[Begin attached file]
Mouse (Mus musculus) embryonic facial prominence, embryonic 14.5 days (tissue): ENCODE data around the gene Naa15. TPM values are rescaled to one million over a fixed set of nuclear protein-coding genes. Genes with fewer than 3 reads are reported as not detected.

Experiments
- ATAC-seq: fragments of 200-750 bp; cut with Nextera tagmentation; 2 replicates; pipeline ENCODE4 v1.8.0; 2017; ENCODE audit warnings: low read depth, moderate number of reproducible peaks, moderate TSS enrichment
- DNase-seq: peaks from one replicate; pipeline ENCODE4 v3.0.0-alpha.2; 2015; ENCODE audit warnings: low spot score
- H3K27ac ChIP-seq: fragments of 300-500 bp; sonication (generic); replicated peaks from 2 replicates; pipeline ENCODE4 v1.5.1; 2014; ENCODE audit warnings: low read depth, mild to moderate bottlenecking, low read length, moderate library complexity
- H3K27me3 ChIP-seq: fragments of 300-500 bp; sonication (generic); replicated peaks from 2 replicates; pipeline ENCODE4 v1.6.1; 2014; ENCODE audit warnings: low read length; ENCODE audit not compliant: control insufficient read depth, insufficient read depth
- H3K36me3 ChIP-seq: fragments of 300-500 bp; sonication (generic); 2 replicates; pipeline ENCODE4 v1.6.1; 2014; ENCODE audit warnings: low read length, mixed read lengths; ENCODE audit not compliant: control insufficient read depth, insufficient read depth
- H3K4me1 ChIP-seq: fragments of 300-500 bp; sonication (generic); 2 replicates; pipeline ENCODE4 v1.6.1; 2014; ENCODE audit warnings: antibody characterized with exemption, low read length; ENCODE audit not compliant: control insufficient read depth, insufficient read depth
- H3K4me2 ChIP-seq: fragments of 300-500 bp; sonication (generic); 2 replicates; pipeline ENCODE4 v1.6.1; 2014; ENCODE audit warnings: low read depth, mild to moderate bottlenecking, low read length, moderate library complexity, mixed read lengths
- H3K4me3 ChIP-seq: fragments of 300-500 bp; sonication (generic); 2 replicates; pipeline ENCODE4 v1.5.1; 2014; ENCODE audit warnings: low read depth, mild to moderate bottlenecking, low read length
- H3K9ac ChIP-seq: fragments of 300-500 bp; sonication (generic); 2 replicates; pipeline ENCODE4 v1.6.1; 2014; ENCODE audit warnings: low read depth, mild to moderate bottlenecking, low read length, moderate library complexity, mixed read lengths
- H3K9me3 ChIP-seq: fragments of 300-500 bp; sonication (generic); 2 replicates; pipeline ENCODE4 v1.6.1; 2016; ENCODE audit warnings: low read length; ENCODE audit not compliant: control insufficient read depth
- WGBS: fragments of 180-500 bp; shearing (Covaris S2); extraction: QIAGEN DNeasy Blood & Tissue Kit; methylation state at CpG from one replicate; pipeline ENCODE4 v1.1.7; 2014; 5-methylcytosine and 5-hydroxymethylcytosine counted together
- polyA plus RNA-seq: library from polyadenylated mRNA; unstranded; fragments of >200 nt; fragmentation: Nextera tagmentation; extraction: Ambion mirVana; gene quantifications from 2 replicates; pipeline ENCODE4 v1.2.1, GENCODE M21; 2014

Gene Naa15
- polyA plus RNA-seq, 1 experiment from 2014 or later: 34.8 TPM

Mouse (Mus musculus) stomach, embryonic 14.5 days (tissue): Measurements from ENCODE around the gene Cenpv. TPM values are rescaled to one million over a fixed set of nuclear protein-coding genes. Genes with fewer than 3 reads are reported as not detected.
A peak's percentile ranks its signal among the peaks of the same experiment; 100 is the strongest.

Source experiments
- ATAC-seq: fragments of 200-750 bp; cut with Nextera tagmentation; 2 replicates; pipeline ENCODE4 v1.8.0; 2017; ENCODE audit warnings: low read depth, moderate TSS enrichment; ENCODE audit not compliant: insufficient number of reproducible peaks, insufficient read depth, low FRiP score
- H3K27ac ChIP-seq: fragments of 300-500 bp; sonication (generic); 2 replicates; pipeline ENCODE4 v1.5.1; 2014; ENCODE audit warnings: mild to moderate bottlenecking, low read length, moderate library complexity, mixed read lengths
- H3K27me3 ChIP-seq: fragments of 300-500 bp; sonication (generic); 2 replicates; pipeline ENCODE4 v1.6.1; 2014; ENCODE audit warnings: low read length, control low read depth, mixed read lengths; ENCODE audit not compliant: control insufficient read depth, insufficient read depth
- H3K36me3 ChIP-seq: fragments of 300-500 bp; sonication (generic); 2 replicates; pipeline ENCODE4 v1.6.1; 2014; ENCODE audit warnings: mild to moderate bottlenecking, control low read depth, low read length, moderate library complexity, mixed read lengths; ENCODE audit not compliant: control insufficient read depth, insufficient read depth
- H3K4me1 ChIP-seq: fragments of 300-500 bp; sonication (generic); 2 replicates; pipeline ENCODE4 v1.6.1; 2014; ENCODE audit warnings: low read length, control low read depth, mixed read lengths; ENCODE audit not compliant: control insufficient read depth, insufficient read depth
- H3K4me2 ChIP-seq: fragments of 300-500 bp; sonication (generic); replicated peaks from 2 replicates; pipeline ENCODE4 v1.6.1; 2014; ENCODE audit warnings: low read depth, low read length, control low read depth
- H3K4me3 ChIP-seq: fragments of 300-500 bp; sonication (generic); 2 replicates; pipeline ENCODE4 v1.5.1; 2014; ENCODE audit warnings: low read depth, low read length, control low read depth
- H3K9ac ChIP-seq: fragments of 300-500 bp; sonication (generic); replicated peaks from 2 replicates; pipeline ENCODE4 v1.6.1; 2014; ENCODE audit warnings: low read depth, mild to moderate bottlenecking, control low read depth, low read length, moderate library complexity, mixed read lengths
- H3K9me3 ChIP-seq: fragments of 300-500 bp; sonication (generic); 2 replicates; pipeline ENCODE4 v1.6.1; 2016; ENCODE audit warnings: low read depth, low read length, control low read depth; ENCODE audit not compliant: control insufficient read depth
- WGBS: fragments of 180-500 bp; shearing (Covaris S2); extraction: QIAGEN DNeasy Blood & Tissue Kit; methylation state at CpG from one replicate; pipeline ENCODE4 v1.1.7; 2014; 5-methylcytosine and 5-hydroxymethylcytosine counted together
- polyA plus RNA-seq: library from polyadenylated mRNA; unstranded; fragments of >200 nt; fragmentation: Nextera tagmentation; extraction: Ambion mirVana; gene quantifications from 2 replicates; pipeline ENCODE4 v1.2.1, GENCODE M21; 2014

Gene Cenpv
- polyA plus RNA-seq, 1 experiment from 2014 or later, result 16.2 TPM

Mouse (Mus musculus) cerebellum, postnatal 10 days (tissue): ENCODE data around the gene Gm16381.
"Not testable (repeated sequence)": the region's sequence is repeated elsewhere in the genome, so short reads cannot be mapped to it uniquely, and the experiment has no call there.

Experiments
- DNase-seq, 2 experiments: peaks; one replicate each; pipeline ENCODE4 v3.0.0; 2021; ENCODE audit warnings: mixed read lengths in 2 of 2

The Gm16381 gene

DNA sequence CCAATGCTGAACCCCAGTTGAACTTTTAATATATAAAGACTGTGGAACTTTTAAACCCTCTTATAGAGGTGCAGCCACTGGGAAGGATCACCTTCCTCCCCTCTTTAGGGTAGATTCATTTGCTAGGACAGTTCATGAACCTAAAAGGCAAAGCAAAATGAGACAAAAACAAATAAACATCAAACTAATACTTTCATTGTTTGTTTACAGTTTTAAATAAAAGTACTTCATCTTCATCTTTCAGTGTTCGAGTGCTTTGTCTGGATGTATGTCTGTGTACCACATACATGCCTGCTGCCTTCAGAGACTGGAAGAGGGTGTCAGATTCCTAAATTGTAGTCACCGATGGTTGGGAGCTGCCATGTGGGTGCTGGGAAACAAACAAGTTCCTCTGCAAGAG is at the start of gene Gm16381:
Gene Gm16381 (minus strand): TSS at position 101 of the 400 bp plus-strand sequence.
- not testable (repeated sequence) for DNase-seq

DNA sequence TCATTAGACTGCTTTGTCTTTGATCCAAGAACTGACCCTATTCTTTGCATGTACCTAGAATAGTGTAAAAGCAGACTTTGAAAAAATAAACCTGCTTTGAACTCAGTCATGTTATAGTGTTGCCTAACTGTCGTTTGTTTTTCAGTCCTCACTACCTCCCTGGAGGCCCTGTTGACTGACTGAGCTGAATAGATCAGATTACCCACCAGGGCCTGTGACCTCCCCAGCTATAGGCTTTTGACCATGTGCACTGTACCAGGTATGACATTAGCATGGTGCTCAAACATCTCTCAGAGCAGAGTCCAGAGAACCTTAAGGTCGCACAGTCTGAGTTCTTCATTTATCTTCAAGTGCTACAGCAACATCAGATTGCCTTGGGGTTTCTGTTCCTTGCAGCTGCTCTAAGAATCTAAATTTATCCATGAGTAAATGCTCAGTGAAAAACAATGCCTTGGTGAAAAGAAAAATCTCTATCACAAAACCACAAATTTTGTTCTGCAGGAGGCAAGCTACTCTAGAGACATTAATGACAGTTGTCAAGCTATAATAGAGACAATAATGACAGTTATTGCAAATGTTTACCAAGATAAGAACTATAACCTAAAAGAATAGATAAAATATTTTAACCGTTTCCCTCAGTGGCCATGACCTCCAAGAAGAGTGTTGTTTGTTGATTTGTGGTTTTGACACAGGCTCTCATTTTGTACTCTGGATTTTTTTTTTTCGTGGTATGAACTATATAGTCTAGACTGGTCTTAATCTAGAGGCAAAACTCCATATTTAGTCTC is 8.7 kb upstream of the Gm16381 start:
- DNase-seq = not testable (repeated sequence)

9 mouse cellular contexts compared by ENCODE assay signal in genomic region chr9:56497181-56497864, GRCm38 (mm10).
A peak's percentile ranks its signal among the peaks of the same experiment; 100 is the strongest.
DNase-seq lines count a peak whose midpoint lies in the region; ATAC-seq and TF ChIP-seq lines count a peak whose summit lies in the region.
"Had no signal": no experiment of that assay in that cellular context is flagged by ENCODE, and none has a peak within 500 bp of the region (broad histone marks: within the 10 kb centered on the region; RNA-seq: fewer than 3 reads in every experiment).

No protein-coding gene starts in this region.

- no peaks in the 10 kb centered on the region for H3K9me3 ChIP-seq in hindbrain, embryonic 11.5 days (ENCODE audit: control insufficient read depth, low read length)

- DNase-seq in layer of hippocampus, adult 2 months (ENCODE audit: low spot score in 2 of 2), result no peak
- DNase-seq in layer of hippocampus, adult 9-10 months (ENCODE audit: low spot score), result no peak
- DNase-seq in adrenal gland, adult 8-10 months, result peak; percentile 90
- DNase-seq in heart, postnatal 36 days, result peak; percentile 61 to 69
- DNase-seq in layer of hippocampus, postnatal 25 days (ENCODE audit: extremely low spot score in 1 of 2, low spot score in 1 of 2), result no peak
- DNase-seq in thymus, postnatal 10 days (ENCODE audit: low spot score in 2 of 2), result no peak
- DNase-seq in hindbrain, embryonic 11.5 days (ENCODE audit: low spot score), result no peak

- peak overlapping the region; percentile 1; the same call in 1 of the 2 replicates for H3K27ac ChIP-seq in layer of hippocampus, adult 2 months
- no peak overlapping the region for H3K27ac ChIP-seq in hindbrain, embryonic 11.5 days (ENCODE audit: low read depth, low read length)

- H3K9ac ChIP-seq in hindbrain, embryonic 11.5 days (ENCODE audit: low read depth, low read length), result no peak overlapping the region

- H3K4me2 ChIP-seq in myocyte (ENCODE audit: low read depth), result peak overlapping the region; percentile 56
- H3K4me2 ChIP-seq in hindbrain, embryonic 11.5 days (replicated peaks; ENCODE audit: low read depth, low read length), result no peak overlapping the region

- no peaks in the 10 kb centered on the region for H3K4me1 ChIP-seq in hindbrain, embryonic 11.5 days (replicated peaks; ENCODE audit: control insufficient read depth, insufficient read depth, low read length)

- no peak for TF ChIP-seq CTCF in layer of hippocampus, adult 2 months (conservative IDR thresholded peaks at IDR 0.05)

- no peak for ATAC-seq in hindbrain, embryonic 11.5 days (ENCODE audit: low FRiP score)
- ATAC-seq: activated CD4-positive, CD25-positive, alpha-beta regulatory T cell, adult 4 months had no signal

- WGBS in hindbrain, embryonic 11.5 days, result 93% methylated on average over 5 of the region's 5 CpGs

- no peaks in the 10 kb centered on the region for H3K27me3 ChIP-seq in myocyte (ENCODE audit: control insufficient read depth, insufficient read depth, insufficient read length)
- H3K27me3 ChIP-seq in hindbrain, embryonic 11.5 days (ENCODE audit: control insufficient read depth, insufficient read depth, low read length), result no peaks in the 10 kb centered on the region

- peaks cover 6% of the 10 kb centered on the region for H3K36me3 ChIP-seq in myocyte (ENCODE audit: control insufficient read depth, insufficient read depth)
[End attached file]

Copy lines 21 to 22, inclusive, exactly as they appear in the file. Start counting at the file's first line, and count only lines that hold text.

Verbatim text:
- H3K27ac ChIP-seq: fragments of 300-500 bp; sonication (generic); 2 replicates; pipeline ENCODE4 v1.5.1; 2014; ENCODE audit warnings: mild to moderate bottlenecking, low read length, moderate library complexity, mixed read lengths
- H3K27me3 ChIP-seq: fragments of 300-500 bp; sonication (generic); 2 replicates; pipeline ENCODE4 v1.6.1; 2014; ENCODE audit warnings: low read length, control low read depth, mixed read lengths; ENCODE audit not compliant: control insufficient read depth, insufficient read depth